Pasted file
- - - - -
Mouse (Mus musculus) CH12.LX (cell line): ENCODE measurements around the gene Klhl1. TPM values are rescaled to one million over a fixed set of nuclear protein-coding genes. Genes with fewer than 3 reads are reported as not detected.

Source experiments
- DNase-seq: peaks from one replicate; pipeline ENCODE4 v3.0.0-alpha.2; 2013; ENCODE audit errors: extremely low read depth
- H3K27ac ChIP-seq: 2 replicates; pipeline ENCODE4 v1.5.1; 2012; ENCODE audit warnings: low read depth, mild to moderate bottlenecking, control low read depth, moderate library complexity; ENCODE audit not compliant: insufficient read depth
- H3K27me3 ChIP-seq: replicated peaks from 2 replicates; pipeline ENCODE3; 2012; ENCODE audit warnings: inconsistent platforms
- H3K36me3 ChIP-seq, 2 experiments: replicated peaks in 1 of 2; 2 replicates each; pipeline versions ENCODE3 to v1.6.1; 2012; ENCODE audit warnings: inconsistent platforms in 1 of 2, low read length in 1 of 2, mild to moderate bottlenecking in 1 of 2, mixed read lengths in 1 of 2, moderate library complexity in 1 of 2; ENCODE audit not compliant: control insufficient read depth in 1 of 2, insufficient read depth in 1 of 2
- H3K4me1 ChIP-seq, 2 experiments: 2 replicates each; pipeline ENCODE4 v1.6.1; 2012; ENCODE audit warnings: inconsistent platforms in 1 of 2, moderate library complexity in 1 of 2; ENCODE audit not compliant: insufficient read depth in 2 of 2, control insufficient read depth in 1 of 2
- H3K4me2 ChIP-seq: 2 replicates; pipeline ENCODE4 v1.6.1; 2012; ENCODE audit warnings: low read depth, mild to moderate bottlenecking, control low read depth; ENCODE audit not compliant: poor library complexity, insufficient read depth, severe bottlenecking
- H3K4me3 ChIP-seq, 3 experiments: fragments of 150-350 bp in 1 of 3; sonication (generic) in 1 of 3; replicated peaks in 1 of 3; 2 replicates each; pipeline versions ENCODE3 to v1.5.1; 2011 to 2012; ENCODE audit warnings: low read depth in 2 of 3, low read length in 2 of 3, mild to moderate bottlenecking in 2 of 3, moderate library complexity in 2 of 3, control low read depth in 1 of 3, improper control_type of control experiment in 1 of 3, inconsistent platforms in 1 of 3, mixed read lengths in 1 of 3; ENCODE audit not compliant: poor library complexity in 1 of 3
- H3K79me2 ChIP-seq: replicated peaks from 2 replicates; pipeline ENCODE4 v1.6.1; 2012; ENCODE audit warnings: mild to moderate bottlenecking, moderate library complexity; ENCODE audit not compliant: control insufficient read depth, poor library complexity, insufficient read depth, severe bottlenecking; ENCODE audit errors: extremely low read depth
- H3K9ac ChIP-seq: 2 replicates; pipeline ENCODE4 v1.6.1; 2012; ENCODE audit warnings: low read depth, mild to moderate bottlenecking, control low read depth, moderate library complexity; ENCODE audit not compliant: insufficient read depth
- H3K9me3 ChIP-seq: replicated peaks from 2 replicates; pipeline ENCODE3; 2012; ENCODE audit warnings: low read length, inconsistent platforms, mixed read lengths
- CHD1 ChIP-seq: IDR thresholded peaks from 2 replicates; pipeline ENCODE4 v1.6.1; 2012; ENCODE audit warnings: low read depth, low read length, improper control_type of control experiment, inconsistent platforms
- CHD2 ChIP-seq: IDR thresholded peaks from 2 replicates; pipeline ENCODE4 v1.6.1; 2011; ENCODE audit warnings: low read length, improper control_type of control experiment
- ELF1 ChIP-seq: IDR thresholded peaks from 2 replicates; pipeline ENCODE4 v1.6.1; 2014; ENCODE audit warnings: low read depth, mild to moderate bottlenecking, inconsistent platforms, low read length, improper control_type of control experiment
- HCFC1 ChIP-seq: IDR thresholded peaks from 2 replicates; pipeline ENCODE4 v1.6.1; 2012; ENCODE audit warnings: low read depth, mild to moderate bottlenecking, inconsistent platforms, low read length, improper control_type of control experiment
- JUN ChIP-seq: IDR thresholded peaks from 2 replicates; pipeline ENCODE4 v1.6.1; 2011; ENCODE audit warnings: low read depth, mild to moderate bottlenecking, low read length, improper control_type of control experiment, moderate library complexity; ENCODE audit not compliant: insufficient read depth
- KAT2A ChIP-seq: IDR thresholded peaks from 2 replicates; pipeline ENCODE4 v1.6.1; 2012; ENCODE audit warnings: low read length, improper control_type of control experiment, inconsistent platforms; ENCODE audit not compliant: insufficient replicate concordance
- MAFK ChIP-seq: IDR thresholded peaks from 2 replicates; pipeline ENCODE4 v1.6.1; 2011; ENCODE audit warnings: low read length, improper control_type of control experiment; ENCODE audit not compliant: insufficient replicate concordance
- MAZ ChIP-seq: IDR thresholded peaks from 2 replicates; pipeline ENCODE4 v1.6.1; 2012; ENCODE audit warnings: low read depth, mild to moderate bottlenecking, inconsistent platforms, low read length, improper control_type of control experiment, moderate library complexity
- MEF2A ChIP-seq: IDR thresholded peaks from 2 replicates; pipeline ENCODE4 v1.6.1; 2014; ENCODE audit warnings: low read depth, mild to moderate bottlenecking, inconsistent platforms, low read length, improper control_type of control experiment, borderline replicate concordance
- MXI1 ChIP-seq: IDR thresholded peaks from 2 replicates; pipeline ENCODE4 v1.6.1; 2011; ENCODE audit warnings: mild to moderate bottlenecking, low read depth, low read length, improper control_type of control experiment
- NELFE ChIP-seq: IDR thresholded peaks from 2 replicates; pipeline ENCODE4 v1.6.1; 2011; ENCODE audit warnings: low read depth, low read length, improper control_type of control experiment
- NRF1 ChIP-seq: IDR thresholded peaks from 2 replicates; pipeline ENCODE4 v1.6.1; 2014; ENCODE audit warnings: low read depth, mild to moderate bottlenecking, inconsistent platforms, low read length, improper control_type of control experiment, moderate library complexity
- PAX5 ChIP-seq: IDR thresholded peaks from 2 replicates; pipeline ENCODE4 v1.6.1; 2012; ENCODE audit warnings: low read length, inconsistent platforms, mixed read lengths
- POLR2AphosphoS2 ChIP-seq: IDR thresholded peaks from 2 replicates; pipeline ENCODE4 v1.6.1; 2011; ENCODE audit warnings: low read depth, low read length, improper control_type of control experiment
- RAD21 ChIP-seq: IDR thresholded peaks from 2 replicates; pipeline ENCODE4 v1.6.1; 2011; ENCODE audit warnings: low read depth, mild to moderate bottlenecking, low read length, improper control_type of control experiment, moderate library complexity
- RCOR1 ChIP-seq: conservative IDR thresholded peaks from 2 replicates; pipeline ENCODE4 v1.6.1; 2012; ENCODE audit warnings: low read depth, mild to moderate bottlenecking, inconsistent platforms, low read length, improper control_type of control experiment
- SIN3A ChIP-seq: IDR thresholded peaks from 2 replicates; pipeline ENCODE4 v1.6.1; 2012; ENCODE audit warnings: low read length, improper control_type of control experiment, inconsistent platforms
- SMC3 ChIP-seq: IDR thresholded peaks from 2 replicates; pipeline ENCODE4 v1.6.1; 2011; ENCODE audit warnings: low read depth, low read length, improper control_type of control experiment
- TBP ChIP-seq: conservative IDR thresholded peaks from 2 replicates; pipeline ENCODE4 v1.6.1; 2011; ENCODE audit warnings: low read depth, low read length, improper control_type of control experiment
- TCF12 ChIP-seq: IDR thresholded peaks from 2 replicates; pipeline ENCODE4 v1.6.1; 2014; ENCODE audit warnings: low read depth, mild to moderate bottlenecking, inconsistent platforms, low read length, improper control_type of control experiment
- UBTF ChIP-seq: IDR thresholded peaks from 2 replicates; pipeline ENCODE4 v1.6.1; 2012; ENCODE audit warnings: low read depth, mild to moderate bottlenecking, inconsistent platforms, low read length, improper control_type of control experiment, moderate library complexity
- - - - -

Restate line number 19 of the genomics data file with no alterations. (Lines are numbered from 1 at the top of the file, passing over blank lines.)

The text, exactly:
- MAFK ChIP-seq: IDR thresholded peaks from 2 replicates; pipeline ENCODE4 v1.6.1; 2011; ENCODE audit warnings: low read length, improper control_type of control experiment; ENCODE audit not compliant: insufficient replicate concordance